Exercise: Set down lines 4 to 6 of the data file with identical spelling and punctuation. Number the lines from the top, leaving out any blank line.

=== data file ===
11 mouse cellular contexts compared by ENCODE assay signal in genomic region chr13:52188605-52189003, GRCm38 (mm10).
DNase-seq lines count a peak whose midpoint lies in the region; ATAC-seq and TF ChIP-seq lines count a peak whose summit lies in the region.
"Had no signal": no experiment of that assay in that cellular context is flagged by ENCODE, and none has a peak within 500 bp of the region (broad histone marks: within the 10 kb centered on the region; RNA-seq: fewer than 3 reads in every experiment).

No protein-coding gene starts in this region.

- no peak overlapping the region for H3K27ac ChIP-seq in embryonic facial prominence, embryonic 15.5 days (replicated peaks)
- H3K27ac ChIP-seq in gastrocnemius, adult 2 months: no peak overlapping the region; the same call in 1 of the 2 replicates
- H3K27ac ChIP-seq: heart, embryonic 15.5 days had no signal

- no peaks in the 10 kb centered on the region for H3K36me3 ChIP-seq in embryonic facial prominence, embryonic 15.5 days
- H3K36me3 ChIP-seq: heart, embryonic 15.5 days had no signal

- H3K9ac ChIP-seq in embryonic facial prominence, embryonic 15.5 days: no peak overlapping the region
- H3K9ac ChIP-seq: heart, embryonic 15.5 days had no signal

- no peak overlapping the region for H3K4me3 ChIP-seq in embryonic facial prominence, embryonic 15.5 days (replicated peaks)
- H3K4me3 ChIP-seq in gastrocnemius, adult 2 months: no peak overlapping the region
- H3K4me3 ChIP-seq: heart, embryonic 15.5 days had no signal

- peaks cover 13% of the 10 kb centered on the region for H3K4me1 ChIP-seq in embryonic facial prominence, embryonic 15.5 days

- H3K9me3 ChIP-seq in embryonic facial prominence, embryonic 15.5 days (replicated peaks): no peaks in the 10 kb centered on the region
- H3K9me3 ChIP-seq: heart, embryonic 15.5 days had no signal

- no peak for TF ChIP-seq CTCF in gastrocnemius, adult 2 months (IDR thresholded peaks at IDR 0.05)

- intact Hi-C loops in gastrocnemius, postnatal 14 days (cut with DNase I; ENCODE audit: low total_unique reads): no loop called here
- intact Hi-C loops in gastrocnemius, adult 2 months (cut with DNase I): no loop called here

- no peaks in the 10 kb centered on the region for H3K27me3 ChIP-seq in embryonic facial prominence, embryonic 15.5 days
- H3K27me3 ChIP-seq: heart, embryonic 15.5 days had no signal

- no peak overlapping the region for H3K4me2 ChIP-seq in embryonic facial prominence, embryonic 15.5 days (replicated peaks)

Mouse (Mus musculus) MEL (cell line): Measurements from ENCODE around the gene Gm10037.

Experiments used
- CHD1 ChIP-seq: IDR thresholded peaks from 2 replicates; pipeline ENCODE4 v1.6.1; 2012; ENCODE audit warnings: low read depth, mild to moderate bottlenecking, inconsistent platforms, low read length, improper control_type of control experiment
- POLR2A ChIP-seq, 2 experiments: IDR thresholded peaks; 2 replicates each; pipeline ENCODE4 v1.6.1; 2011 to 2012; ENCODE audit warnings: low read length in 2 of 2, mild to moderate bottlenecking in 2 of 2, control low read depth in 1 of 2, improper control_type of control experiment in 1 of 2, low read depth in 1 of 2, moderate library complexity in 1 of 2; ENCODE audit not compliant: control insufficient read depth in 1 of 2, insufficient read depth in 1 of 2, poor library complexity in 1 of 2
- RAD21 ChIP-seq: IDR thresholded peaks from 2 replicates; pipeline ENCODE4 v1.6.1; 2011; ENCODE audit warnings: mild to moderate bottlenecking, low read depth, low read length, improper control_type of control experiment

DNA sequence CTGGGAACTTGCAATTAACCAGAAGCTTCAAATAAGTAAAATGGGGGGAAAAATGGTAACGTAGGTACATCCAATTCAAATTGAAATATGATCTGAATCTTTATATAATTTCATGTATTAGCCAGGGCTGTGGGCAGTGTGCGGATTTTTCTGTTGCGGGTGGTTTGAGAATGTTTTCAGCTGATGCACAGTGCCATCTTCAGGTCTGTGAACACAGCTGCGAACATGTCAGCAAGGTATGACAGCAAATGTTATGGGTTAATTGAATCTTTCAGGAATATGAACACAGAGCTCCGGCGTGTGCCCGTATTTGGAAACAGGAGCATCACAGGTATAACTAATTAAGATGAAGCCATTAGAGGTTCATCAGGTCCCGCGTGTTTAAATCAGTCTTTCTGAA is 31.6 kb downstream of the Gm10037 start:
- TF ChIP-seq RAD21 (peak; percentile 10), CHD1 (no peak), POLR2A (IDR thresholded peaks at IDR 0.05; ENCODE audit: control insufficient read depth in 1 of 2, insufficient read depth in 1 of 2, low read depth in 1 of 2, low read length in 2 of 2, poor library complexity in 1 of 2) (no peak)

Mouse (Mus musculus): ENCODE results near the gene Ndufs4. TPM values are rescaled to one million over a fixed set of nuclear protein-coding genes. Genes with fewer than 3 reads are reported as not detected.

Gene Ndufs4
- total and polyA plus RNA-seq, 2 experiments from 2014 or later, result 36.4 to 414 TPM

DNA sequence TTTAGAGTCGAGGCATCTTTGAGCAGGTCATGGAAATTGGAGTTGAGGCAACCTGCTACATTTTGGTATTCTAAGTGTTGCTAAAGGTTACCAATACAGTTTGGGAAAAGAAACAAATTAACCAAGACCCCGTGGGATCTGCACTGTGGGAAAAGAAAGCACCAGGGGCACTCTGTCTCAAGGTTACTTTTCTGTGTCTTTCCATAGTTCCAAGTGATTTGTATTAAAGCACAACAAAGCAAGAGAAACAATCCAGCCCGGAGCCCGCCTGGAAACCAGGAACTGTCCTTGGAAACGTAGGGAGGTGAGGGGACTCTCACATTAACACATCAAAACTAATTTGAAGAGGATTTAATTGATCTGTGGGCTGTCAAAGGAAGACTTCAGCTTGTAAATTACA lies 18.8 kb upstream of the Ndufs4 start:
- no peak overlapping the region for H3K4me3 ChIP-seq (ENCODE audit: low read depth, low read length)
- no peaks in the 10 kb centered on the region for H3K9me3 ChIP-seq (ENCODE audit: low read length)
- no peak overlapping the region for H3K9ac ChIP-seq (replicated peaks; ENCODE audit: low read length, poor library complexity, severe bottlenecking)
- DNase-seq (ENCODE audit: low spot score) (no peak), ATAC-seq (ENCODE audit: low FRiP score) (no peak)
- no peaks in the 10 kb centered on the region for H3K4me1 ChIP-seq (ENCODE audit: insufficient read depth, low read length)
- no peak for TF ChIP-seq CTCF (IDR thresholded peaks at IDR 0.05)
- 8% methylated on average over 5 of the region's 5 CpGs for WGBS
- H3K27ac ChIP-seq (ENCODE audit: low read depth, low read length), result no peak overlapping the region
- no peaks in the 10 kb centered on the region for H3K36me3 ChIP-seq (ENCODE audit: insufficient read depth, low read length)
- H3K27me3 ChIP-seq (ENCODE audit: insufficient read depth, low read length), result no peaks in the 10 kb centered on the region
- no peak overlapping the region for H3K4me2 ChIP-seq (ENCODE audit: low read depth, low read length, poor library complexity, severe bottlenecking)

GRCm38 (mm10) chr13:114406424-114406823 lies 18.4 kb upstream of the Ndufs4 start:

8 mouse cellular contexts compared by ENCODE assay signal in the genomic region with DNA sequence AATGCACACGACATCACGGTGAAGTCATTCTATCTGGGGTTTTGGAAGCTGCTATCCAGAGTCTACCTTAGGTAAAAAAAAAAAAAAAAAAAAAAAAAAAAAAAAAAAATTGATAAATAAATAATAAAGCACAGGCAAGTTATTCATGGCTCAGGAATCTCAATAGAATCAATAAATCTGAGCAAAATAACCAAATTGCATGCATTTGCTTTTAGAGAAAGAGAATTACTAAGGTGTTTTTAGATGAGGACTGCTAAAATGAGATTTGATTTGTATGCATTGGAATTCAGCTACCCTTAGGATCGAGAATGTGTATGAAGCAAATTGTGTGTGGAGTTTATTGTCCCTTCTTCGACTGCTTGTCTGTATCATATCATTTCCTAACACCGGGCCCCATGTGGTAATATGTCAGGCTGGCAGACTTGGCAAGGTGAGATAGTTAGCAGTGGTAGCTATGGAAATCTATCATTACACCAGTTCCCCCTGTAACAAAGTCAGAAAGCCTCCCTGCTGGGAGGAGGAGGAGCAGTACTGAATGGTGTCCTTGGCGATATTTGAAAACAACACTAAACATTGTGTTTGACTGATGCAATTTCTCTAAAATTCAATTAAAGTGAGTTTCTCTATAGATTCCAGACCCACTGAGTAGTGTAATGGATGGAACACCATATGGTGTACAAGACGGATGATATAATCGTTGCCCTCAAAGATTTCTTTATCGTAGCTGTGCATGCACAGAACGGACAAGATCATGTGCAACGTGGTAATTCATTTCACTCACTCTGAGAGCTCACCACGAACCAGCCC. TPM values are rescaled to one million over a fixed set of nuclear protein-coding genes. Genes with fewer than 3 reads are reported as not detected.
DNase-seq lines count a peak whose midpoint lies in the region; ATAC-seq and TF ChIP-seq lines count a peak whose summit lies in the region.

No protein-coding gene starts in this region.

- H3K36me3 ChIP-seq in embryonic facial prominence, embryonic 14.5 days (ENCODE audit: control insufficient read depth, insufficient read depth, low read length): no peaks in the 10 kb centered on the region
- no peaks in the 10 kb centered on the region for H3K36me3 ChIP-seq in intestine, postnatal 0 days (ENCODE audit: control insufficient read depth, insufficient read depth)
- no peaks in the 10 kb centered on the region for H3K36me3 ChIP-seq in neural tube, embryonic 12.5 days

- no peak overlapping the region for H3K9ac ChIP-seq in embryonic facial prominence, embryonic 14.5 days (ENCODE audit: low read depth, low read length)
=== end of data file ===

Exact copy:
No protein-coding gene starts in this region.

- no peak overlapping the region for H3K27ac ChIP-seq in embryonic facial prominence, embryonic 15.5 days (replicated peaks)
- H3K27ac ChIP-seq in gastrocnemius, adult 2 months: no peak overlapping the region; the same call in 1 of the 2 replicates